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I'm developing an FEM simulation. For early testing, I will use simple self-written mesher and visualisation of the mesh graph. But I want to prepare my program to use data generated by an existing mesher and output it to existing visualisation tools.

Is there a recommended (quasi-)standard for file format and internal data format for (FEM) meshes?

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    $\begingroup$ Exodus II for reading in the mesh and VTK for writing output. $\endgroup$ – stali May 1 '16 at 14:20
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The short answer is no, there is not a standard format. But there are some common ones, like Gmsh for input/output and VTK for output.

Before making a decision you need to find out what do you want to do. If you want to have your (small) program for a while, then you can pick the format that best suit to your taste and needs. If you are planning to change to a "bigger" program in the future, it would be a good idea to start managing their file formats right now. If you are planning to use commercial pre/post-processors then I suggest that you stick to their formats, since they "update" those with every new version and it might be a pain in the head.

Below, I list some (open source) options.

Pre-processing

Post-processing

  • Visualization with Paraview/Mayavi. Then use VTK file formats. You can check the Paraview user guide here.
  • You can also do post-processing in Gmsh.
  • Salome-Meca is another option for post-processing, it works fine with VTK.
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  • $\begingroup$ I think VTK is the right format for me: 1. I can use it as input for the mesh and as output for post-processing. 2. There exists a library to handle it. 3. It seems to be common, for example gmesh can generate it. Are those assumptions ok? $\endgroup$ – Michael May 2 '16 at 16:06
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    $\begingroup$ 1. You need to consider that the inclusion of material properties, BCs and constraints on your model. I am not completely sure how to implement these in VTK, but probably you can find a workaround. 2. Yes, but it depends on the programming language of your choice. 3. Yes, it is common. You can use directly vtk (in C++, Java or Python), Mayavi, Paraview, VisIt or even Chrome :P. And, yes, you can generate them in Gmesh, not sure about the physical groups, though. $\endgroup$ – nicoguaro May 2 '16 at 16:19
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You might try either Gmsh's MSH file format or GAMBIT neutral file format.

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    $\begingroup$ I use gmsh mesh files for personal projects as well, that format is easy to understand and replicate yourself $\endgroup$ – cbcoutinho May 1 '16 at 16:17
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There is actually a standard for this: ISO/TS 10303 (start with parts 1380 to 1386).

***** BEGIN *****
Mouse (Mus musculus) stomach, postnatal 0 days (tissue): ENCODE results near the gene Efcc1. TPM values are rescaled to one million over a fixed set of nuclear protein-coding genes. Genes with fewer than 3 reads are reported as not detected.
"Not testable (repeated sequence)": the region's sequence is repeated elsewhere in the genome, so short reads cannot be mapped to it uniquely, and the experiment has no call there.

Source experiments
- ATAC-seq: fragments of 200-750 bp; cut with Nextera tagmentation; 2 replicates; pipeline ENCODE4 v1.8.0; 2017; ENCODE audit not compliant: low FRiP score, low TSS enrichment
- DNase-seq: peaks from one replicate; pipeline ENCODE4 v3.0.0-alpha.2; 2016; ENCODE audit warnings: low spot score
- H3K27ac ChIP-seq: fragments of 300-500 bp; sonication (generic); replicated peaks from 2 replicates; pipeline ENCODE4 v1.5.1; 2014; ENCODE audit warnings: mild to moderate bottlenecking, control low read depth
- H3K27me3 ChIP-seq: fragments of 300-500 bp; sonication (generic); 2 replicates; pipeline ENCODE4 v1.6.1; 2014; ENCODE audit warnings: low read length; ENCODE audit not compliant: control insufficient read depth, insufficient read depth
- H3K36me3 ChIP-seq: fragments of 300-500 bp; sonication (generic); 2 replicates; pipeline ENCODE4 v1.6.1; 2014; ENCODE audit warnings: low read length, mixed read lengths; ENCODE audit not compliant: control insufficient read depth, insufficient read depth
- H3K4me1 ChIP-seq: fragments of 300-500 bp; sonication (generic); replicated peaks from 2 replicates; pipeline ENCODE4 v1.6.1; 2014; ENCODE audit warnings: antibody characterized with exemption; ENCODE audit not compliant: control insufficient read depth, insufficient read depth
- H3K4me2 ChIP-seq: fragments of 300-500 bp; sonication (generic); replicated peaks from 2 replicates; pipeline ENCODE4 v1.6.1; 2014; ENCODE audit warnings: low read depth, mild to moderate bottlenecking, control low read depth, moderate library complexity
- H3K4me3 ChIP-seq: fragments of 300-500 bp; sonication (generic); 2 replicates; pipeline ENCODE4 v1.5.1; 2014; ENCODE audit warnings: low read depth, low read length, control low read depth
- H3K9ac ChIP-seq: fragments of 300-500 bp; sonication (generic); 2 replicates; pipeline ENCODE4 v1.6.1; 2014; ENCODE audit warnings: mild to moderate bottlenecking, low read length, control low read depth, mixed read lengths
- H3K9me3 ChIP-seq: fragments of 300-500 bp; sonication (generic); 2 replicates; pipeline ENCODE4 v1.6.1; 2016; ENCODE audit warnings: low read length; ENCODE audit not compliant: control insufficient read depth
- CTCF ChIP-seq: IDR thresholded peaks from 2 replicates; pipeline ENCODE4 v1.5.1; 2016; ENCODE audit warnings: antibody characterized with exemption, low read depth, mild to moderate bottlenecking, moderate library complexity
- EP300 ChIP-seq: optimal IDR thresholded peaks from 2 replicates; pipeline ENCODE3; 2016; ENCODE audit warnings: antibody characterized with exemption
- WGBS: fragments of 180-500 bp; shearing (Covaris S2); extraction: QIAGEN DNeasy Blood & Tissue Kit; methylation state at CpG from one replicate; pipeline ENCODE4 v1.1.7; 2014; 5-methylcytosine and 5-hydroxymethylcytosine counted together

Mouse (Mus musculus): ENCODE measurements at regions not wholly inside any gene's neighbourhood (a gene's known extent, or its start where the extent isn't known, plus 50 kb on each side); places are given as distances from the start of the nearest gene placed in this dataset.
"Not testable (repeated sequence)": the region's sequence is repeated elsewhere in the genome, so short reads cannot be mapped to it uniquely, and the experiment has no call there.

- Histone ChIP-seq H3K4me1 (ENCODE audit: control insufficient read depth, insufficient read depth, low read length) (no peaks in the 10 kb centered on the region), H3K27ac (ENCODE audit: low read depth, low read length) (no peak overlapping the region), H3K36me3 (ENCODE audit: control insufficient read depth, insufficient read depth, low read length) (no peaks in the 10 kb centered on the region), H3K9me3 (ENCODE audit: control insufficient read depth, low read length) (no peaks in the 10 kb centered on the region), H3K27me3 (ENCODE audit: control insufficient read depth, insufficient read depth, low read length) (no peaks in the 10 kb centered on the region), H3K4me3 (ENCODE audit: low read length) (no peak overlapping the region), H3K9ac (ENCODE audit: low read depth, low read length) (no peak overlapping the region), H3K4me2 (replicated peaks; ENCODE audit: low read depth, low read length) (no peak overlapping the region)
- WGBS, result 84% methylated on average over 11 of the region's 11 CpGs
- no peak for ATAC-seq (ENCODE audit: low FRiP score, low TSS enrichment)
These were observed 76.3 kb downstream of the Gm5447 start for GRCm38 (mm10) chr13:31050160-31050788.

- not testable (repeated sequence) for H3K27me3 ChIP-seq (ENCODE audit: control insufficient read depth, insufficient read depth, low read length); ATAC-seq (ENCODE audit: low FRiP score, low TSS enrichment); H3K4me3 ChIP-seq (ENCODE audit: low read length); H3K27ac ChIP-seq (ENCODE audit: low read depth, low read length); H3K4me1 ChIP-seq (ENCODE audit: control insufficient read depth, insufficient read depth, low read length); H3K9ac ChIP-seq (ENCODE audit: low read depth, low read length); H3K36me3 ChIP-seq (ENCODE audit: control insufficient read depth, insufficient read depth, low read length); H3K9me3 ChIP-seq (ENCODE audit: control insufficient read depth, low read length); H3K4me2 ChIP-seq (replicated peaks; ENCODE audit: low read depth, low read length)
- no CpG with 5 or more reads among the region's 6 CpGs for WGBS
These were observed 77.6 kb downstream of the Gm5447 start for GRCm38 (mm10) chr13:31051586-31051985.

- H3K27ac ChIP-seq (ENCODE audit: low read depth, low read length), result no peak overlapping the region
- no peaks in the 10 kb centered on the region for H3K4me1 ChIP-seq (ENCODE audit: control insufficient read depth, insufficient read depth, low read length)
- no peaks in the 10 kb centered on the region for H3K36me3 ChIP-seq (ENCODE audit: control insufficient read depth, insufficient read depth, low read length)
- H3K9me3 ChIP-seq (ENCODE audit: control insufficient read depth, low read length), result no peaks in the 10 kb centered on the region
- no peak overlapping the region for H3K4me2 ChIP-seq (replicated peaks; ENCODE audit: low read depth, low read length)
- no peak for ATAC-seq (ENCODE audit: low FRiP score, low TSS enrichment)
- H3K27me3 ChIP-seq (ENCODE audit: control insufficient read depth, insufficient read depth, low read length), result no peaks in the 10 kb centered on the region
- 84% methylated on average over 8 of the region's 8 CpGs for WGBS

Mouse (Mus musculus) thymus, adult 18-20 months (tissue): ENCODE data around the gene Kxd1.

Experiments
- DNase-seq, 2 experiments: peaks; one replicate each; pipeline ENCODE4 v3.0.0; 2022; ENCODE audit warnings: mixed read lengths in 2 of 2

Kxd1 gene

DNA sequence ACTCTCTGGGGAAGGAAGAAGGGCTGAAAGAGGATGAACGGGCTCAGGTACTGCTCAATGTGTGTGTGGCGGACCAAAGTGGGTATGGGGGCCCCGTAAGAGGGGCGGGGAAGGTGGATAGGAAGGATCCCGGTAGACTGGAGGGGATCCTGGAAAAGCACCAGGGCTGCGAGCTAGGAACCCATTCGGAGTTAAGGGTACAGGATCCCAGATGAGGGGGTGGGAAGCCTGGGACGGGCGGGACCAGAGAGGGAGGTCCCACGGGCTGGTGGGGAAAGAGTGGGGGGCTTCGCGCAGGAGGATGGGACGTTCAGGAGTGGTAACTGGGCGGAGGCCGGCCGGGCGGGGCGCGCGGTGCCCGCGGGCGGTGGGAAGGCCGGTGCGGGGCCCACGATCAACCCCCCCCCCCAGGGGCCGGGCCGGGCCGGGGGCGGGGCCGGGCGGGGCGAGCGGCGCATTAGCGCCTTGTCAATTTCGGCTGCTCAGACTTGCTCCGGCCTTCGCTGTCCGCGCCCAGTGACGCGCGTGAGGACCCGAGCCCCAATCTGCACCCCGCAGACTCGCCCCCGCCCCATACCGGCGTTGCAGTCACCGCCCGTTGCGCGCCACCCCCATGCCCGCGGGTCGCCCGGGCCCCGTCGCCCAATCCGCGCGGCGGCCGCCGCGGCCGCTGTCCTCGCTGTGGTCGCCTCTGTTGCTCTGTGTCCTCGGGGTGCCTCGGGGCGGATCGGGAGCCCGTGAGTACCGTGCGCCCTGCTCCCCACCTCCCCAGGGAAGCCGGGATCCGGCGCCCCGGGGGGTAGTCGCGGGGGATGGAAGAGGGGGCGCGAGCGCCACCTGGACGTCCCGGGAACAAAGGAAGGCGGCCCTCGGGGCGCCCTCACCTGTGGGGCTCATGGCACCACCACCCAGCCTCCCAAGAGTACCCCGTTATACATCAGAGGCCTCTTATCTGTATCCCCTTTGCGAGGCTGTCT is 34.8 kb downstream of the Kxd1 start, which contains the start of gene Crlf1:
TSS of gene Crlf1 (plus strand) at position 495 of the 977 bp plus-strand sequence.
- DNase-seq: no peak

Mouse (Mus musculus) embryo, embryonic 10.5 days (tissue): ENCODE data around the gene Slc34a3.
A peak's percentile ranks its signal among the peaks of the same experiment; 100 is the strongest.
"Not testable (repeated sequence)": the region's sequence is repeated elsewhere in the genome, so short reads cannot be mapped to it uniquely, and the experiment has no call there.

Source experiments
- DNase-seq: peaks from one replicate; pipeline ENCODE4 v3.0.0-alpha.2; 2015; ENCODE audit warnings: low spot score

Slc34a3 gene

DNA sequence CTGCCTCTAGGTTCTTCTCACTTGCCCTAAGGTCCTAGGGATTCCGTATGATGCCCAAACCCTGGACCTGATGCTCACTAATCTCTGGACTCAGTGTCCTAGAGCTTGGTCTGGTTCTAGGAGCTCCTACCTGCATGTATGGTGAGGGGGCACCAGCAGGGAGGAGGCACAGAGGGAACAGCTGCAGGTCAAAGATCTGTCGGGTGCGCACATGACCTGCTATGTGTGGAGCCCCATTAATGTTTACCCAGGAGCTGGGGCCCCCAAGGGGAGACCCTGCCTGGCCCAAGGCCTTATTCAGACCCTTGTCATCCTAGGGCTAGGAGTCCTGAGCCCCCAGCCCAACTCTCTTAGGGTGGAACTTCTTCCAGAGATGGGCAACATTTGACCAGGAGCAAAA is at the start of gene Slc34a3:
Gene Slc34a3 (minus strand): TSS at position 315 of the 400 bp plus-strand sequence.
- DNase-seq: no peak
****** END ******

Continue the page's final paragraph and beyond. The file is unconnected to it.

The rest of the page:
Prior to being hijacked by ISO, this initiative, which began back in the 1980s, was known as PDES/STEP. See https://www.pdesinc.org/index.html

But I don't believe anybody much uses it unless they are working in an environment where it is a mandatory requirement. A large number of international committees did an excellent job in subverting the original good intention, and produced a standard that attempts to cover everything from the describing the overall management structure of a company to the correct format for writing dates and times (and no, I'm not joking).

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The number of file formats for FEM is ridiculous, partly due to the fact that every software package implemented its own format in the past.

enter image description here

(From xkcd.)

I've created meshio to alleviate the pain of converting between formats, so if you use any format supported by meshio, you should be able to easily make a switch in the future.

Out of all formats I know, VTU and XDMF are the ones I personally use most.

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Besides MSH file format cited in Wes's answer, I am also using Gamma3's MESH file format. If you are programming in C/C++, there is an easy-to-use software library, LM6, for loading/saving in this file format [1]

[1] https://www.rocq.inria.fr/gamma/gamma/Membres/CIPD/Loic.Marechal/Research/LM6.html

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I second the use of VTK for file output. If you wish to use a very generic mesh structure, I would point you in the direction of the CGNS library (CFD General Notation System) which is an opensource mesh format with its own library that is maintained by a consortium (including Boeing and NASA). Reading a list of nodes, properties, boundary conditions, etc. is extremely useful with this library and the library itself is very easy to compile. The library is in C++, but it can be linked with Fortran.

We use it in our in-house code and I have found it is a very efficient format. It uses HDF5 under the hood for binary files. Furthermore, ANSYS, Salome, GMSH all support the exportation to this format at varying degree. Here is the github: https://cgns.github.io/

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